Pilgrimage to Where?

Posted by Melvin Bray on February 15th, 2006 filed in Useful Perhaps

Somewhere along the way Christians seem to have decided that the goal of a consecrated life was to escape this world. What’s that about? Didn’t God create this world and us as a part of it?

As I’ve started to grow in a missional way of seeing things, I’ve gone back to re-evaluate some of the familiar metaphor that has shaped my life to this point. One in particular is the metaphor of pilgrimage.

My fore-parents sang the song “I’m on My Way to Canaan Land.” The song admonishes that even “if my mother don’t go I’ll [need to] journey on.” They also told me that “this world is not my home.” It is with these presuppositions that I set out with John Bunyan’s Christian, leaving behind the City of Destruction, which I interpreted to be “this world and all it has to offer me,” in search of the Celestial City, which I assumed would be Heaven. With a theology such as this, no wonder escape-the-world, ignore-the-world or exploit-the-world’s-resources seems consistent with the save-the-world calling most Christians also claim.

Nowadays I don’t interpret things quite the same way, but instead of dismissing my former conceptions as total bunk (which seems to me even more ridiculous) I’ve chosen rather to reframe my understanding of this pilgrim metaphor that has been handed down to me. What if “Canaan Land”—our metaphoric Promised Land (as pledged by God to the Jews)—is not heaven but the earth made new? It’s not such a novel idea; the biblical canon ends with this thought. Taking it a step further, what if the journey from this world to the next that Moses and Mohammad and the Buddha and Confucius and (in my estimation most fully) Jesus embodied is not an abandonment of the world as it is but an embrace of all she was created to become? Our pilgrimage then would be in our hopefully ever-expanding ability to perceive and understand and embrace and appreciate this new world… and to help bring it into existence.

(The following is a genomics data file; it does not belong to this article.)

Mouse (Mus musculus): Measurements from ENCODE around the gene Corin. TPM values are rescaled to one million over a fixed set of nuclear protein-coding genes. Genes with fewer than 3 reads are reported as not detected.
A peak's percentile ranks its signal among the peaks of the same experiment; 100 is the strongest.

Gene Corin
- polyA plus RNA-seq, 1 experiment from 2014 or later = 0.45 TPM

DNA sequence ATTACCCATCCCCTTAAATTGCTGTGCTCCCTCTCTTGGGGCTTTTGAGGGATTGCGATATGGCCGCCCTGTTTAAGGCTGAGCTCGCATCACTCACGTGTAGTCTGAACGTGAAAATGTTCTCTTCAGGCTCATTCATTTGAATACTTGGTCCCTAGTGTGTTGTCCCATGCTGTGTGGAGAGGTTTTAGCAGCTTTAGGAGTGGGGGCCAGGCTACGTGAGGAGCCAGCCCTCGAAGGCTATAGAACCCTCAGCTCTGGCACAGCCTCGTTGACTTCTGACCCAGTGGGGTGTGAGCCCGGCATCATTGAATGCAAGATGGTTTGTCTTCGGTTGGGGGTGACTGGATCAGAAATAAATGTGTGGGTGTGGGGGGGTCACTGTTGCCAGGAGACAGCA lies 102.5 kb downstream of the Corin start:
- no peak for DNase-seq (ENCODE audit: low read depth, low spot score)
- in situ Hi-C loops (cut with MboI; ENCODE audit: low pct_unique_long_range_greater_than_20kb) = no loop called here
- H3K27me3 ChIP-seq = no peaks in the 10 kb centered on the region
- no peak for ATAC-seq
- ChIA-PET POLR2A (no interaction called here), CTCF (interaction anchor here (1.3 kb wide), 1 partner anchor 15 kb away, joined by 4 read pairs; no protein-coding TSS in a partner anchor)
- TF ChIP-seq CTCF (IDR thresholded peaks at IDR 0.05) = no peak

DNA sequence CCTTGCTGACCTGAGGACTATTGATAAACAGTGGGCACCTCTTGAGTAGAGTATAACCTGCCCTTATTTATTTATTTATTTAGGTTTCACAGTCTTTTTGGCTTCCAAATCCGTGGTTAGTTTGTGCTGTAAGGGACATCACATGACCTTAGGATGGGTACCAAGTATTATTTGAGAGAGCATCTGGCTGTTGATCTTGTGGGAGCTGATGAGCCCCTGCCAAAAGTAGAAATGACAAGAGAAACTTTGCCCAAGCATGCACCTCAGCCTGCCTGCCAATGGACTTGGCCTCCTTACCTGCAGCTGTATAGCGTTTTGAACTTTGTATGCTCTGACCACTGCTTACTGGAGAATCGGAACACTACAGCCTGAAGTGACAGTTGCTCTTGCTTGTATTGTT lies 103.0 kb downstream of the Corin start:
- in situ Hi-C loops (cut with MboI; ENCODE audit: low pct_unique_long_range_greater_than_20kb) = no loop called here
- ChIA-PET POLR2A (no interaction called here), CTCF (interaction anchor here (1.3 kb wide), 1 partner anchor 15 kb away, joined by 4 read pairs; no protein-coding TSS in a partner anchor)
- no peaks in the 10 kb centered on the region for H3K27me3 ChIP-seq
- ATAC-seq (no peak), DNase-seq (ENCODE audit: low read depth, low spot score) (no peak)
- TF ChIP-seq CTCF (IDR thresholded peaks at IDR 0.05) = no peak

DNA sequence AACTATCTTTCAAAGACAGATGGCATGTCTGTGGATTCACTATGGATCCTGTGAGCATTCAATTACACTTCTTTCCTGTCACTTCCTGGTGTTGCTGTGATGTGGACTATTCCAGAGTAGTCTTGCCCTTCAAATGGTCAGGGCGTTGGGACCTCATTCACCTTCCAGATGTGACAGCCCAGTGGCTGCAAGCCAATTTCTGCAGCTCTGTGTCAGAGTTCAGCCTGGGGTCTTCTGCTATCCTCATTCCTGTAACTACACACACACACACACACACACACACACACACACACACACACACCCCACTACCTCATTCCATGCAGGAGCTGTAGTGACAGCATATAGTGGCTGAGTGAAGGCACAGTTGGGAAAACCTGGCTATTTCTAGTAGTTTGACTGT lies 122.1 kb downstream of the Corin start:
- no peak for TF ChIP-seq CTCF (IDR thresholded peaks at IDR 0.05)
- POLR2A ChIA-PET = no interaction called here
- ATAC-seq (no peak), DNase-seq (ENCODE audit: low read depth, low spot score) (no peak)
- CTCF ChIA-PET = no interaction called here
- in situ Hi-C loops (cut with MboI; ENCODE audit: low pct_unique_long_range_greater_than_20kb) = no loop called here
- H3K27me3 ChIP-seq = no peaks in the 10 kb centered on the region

I don’t know about you, but I find such thoughts wonderfully liberating and pregnant with possibility. It also makes me wonder whether my previously more narrow and flattened interpretations of the truths hand down to me hasn’t been a diminution of my forebears wisdom: my own self-serving ideas of what was meant and not actually what was being communicated to me.

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